Recognition of North Pacific paleoceanographic events in the marginal Humboldt (Eel River) basin of northern California enables correlation of stratigraphic sections and development of a chronostratigraphy. Paleoclimatically related coiling shifts in Neogloboquadrina pachyderma (Ehrenberg) and benthic foraminiferal datums form the basis of the chronostratigraphy. Benthic foraminiferal datums are defined by the occurrence of selected benthic species and abundance maxima of benthic biofacies. The compiled chronostratigraphy is used to refine reconstructions of the depositional history of Humboldt basin. Paleoceanographic events, recognized by the distribution of benthic foraminiferal biofacies, are used to infer paleoceanographic history along the northeastern Pacific margin. The similarity in coiling curves of N. pachyderma from the marine sequence at DSDP Site 173 and the coastal Centerville Beach section of Humboldt basin and at other independently dated sites along the northeastern Pacific margin demonstrates that matching records of climatic oscillations is a reliable method of correlating marine sequences. Benthic fauna from the Centerville Beach section vary in phase with climatically related coiling shifts in N. pachyderma. In particular these data show an increase in displaced neritic fauna during inferred warm intervals and resurgence of deeper bathyal fauna during inferred cool events. Similar data are observed from the inland Eel River section, demonstrating that benthic foraminiferal trends recognized at Centerville Beach can be identified elsewhere in Humboldt basin. This in-phase benthic response to climatic fluctuations probably results from changes in vertical depth range of many benthic species in response to paleoclimatically related vertical changes in water-mass position. Depositional histories reconstructed for two key sites in southern Humboldt basin indicate low rates of sediment accumulation during early basin filling with hemipelagic sediments. Initiation of turbidite sedimentation in the early Pliocene resulted in a sharp increase in rate of sediment accumulation. This increase in rate of sediment accumulation is partially a response to tectonic uplift in the northern Coast Ranges and may be an effect of realignment of motion between the Pacific and North American plates at about this time. The inland site shoaled more rapidly during turbidite sedimentation as a result of a higher rate of sediment accumulation. The rate of sediment accumulation increased again at this site in the late Pliocene during deposition of shelf and nearshore facies. The Eel River region subsided concurrent with deposition of these shallow-water deposits. ?? 1990.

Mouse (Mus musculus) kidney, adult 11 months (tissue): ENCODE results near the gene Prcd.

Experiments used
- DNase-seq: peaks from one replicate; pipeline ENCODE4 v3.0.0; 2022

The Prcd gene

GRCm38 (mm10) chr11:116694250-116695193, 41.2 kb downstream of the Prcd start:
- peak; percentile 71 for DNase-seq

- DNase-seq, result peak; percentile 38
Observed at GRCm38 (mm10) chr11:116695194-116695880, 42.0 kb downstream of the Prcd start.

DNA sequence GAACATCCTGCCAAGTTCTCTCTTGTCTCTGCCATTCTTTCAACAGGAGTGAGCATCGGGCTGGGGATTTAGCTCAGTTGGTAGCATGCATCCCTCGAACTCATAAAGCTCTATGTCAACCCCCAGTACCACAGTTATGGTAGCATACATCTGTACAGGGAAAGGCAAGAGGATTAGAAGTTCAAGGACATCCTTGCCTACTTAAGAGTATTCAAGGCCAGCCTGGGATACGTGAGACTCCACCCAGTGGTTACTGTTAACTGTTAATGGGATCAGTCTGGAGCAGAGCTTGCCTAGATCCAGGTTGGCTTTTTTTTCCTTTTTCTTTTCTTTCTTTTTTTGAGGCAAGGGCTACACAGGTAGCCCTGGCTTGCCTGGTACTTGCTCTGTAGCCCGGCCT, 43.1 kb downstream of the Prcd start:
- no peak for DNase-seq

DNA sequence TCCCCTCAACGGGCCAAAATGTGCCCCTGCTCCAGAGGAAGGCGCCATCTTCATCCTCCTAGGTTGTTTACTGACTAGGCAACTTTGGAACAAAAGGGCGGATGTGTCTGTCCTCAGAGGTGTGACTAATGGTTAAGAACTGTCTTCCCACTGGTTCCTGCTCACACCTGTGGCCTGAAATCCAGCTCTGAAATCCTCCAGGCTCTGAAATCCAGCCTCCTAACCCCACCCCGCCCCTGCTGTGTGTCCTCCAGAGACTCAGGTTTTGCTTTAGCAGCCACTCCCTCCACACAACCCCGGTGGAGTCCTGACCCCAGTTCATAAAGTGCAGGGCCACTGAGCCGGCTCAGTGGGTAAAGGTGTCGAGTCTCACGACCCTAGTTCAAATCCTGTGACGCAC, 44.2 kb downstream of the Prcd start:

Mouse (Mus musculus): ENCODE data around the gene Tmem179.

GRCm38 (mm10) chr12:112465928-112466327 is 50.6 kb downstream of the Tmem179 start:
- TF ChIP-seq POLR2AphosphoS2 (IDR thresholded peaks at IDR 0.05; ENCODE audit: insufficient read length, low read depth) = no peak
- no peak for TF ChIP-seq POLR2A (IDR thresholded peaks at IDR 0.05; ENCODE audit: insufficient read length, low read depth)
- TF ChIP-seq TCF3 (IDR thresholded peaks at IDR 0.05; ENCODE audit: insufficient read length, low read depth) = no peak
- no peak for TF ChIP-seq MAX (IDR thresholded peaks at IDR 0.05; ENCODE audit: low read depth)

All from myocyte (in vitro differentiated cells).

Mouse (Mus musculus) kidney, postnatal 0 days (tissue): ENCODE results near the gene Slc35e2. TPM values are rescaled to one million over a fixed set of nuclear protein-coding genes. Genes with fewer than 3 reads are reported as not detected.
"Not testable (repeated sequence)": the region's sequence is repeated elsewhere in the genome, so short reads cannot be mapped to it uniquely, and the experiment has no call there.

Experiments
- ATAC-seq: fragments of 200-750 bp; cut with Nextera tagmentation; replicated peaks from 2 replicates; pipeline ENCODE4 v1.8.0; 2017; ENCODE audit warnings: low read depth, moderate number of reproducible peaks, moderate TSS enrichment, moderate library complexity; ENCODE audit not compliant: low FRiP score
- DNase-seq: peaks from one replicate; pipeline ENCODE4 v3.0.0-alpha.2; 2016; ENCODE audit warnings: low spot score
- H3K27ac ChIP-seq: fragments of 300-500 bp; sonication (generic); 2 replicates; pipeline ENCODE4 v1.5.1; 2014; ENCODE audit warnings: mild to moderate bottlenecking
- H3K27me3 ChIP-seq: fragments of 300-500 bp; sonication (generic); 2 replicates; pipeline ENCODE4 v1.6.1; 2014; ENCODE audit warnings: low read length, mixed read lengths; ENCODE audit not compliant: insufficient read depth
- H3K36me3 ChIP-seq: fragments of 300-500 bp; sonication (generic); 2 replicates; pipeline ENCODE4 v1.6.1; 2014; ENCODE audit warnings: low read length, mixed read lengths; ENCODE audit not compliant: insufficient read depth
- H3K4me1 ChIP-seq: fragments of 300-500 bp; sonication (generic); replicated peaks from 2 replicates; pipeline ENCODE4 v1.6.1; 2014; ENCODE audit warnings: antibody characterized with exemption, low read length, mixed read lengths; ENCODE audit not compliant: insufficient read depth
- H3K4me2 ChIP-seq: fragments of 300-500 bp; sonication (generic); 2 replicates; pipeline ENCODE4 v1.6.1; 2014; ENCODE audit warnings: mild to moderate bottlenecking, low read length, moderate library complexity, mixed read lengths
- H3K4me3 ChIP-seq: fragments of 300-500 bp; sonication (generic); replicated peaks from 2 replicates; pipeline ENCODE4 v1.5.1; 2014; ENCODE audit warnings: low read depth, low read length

Additional publication details
Neogene paleoceanographic events recorded in an active-margin setting: Humboldt basin, California